(Photo/Wikimedia-Olaf.herfurth CC BY-SA 3.0)
(Photo/Wikimedia-Olaf.herfurth CC BY-SA 3.0)

Your Shabbat table is magic. No, really. The rabbis said so.

The Torah column is supported by a generous donation from Eve Gordon-Ramek in memory of Kenneth Gordon.


Tetzaveh

Exodus 27:20–30:10


Daughter: Did you know that our Shabbat table is like magic?

Father: That’s nice. Help me set it then. And how is it like magic?

Daughter: Because it replaces the Temple of Jerusalem and makes up for its destruction.

Father: Get the challah cover, please. And where did you learn this?

Daughter: It’s my Torah and haftarah portions for my bat mitzvah, Tetzaveh. Like, typically, the haftarah is thematically linked to the Torah reading. But in my case, it is certainly that, but so much more. In my Torah portion we build the Mishkan …

Father: The what?

Daughter: You know, the Tabernacle in the desert.  And my haftarah, from the Book of Ezekiel, marks the end of the First Temple. We do rebuild the Temple in Persian period, have it through the Greek period, but lose it again in the Roman period, through today. No bother, we have our Shabbat Table. We even survived the loss of the Ark of the Covenant.

Father: How do you know all of this? And where are the Shabbat candles?

Daughter: On the “Jew Oughta Know” podcast. And from my teachers I learned that Ezekiel knows this because he was born in the Land of Israel, then, in the year 434 BCE, Jerusalem was conquered by Nebuchadnezzar, king of Babylonia. Nebuchadnezzar exiled the Jewish king Jehoiachin along with 10,000 captives, including the king’s family, the nobility of the land and the leaders of the army.  Among the refugees was Ezekiel. In 586 BCE, the Temple was destroyed.

Father: Put the challah in the oven, it’s almost dinner time. Tell me, what does your friend Ezekiel say?

Daughter: He shares his vision: “…make known to them the plan of the Temple and its layout, its exits and entrances — its entire plan, and all the laws and instructions pertaining to its entire plan. Write it down before their eyes, that they may faithfully follow its entire plan and all its laws.” (Ezekiel 43:11)

Father: What good is that? Were the exiles in Babylonia in any position to build the Temple?

Daughter: Right. There is a Midrash (Tanchuma, Tzav 14) that gives a dramatic voice to Ezekiel: “Master of the World! The Jews are exiled in the land of their enemies, and You are telling me to inform them of the Temple’s dimensions? Are they able to build it now? Wait until they are redeemed from exile, and then I will tell them!” God responds: “Just because My children are in exile, My home should not be built? Tell them to study the form of the Temple, and it will be as if they are actually building it!” That’s a cool move. Before digital virtual reality, there was textual virtual reality. As we read about it, imagine it, and abracadabra, it’s there.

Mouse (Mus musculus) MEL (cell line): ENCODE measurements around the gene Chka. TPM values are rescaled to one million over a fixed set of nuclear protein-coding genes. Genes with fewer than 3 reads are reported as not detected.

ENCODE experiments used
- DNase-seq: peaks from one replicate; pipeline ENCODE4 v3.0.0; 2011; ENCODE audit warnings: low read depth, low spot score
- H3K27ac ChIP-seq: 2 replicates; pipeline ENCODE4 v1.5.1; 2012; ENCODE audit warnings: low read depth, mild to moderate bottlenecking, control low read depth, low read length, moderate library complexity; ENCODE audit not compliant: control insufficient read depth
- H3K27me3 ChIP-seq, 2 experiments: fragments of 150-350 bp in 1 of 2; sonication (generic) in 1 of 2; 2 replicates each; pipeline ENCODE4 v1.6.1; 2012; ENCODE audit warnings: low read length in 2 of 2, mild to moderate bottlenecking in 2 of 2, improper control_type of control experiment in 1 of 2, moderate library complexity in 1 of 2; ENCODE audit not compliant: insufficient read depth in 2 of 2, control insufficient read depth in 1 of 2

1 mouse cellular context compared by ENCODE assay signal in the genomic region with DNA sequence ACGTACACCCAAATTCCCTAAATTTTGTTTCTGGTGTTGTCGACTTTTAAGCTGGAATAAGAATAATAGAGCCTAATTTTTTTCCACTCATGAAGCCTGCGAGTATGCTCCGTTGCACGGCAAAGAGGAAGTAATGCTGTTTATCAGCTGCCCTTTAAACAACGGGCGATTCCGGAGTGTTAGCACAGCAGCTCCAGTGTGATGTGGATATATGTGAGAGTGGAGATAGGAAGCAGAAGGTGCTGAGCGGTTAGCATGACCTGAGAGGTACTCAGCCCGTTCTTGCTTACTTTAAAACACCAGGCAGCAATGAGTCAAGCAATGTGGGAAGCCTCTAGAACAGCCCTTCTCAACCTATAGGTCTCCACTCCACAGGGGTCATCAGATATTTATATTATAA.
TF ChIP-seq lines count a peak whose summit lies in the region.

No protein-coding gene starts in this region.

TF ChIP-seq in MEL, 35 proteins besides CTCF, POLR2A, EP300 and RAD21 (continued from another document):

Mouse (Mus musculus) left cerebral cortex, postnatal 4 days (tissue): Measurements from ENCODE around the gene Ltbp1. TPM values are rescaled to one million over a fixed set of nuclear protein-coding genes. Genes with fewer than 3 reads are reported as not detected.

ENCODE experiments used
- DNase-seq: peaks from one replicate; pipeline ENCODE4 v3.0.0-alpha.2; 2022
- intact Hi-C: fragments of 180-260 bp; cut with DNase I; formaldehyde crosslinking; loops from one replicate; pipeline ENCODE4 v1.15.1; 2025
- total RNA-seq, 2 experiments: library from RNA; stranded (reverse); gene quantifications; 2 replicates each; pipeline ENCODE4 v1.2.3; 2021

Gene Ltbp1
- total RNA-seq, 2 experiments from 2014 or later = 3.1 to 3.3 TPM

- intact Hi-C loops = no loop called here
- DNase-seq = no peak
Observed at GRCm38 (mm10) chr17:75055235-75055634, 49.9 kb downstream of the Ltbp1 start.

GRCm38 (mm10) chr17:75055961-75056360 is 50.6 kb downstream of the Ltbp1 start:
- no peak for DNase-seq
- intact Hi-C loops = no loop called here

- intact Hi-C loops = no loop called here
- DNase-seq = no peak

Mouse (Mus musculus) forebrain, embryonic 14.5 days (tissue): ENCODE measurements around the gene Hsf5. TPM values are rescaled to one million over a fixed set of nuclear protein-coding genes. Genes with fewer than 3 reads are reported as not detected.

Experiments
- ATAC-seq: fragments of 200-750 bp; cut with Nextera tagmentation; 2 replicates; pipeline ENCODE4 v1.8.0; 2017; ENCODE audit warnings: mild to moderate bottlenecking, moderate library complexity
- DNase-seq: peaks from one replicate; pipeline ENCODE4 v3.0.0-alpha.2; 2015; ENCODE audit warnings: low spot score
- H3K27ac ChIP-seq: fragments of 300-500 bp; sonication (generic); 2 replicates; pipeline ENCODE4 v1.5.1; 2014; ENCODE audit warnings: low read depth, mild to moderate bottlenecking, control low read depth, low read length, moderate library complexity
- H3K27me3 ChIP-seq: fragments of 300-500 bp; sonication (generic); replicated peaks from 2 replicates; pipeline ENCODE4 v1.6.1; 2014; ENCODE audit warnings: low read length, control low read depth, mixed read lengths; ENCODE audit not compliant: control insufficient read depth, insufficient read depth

Father: Table is set, food is ready, wine is here, almost time to light candles. Before we bring in the whole household, explain to me how this set table for Shabbat replaces the Tabernacle and the Temple?

Daughter: Talmud. Also, from Babylonia! The rabbis want us to have a long mealtime so that a person who does not have meal might have time to show up.  While talking about tables, they do a mashup of Ezekiel 41:22 and 43:13:

“The altar, three cubits high and the length thereof, two cubits, was of wood, and so the corners thereof; the length thereof, and the walls thereof, were also of wood and it is written: ‘And he said unto me: This is the table that is before the Lord.’ The verse begins with the altar and concludes with the table. As long as the Temple stood, the altar atoned for Israel. Now, a person’s table atones. (Berakhot 55a)

Father: Shabbat Shalom

Daughter: In our home.

Rabbi Peretz Wolf-Prusan
Rabbi Peretz Wolf-Prusan

Rabbi Peretz Wolf-Prusan lives and works in Berkeley, California. He can be reached at [email protected].